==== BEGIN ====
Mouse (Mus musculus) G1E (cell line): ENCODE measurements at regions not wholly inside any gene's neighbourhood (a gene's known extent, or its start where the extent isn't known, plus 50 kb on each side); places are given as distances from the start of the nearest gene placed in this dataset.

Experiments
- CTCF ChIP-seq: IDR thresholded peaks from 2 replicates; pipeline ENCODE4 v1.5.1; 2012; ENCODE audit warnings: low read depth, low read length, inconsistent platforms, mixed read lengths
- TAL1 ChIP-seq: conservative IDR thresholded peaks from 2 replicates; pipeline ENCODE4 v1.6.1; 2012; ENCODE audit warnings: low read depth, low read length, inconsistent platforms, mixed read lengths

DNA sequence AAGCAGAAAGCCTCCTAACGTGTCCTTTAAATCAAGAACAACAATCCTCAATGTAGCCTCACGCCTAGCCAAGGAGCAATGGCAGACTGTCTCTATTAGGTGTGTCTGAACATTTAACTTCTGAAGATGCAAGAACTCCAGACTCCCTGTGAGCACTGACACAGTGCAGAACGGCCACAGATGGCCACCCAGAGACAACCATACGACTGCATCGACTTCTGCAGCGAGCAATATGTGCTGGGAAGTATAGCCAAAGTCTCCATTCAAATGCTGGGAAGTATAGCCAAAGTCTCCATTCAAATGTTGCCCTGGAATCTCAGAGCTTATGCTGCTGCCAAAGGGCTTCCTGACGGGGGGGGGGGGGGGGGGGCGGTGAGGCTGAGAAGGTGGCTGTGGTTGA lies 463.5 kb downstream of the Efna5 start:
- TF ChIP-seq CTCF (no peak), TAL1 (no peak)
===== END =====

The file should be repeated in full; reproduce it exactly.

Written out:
Mouse (Mus musculus) G1E (cell line): ENCODE measurements at regions not wholly inside any gene's neighbourhood (a gene's known extent, or its start where the extent isn't known, plus 50 kb on each side); places are given as distances from the start of the nearest gene placed in this dataset.

Experiments
- CTCF ChIP-seq: IDR thresholded peaks from 2 replicates; pipeline ENCODE4 v1.5.1; 2012; ENCODE audit warnings: low read depth, low read length, inconsistent platforms, mixed read lengths
- TAL1 ChIP-seq: conservative IDR thresholded peaks from 2 replicates; pipeline ENCODE4 v1.6.1; 2012; ENCODE audit warnings: low read depth, low read length, inconsistent platforms, mixed read lengths

DNA sequence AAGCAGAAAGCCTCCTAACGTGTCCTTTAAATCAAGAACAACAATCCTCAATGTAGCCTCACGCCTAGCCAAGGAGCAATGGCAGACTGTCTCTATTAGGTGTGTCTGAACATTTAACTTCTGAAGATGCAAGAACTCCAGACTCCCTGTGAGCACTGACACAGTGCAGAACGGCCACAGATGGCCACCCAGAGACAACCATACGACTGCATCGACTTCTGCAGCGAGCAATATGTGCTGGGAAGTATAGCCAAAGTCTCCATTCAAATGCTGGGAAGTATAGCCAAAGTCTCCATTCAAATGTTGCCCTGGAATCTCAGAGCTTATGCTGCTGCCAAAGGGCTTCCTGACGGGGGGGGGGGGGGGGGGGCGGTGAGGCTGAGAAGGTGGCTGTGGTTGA lies 463.5 kb downstream of the Efna5 start:
- TF ChIP-seq CTCF (no peak), TAL1 (no peak)